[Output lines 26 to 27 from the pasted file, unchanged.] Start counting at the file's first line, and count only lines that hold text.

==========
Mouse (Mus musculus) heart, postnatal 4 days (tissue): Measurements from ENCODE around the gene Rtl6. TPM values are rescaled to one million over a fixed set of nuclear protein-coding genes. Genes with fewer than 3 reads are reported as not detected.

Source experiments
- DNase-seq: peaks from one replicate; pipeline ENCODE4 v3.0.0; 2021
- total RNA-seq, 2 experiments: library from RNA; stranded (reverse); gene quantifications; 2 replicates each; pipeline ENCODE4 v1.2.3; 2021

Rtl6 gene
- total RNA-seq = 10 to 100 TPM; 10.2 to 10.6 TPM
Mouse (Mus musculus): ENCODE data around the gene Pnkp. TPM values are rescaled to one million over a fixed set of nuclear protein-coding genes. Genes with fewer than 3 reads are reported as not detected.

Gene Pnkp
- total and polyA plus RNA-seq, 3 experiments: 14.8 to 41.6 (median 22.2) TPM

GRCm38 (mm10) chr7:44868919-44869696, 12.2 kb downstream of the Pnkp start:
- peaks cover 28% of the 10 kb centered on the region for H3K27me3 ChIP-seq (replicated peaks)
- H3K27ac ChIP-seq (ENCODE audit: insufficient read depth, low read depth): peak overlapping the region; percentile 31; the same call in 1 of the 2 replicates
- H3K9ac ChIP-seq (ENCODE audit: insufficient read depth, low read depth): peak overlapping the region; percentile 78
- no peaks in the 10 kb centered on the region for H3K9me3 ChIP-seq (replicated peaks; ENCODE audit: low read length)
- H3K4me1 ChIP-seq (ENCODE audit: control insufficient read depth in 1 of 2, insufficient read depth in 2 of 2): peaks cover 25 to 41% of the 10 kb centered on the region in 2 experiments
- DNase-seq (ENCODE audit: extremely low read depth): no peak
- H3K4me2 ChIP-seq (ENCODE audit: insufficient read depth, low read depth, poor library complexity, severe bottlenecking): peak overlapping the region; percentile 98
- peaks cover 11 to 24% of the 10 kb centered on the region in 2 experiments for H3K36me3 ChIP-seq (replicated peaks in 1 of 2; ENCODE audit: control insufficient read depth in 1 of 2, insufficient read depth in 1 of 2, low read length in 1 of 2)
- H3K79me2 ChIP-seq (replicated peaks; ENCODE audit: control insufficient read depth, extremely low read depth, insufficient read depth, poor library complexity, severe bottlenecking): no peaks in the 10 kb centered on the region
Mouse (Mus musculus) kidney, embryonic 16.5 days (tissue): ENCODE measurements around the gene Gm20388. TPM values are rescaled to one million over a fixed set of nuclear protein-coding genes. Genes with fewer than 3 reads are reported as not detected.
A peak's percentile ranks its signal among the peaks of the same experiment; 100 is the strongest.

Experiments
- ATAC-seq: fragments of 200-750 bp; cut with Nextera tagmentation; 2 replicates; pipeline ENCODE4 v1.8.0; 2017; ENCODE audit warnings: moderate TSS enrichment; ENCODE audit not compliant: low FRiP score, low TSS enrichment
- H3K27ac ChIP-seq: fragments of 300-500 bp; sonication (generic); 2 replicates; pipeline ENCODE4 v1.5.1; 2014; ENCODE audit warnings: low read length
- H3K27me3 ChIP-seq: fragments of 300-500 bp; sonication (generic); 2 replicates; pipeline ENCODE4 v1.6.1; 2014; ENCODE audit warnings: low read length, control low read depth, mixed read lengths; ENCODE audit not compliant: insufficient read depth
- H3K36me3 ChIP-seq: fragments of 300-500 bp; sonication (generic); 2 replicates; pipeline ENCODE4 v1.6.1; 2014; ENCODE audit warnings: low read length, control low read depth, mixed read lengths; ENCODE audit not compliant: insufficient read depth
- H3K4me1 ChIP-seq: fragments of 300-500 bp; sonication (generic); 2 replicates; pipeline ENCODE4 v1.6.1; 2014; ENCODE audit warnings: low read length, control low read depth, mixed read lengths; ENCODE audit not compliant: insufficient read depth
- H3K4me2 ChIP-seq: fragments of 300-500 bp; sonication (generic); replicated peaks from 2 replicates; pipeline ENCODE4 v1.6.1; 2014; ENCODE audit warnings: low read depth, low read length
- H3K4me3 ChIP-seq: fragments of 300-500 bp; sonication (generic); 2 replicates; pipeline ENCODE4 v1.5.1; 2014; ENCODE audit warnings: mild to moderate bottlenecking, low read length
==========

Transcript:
- H3K36me3 ChIP-seq: fragments of 300-500 bp; sonication (generic); 2 replicates; pipeline ENCODE4 v1.6.1; 2014; ENCODE audit warnings: low read length, control low read depth, mixed read lengths; ENCODE audit not compliant: insufficient read depth
- H3K4me1 ChIP-seq: fragments of 300-500 bp; sonication (generic); 2 replicates; pipeline ENCODE4 v1.6.1; 2014; ENCODE audit warnings: low read length, control low read depth, mixed read lengths; ENCODE audit not compliant: insufficient read depth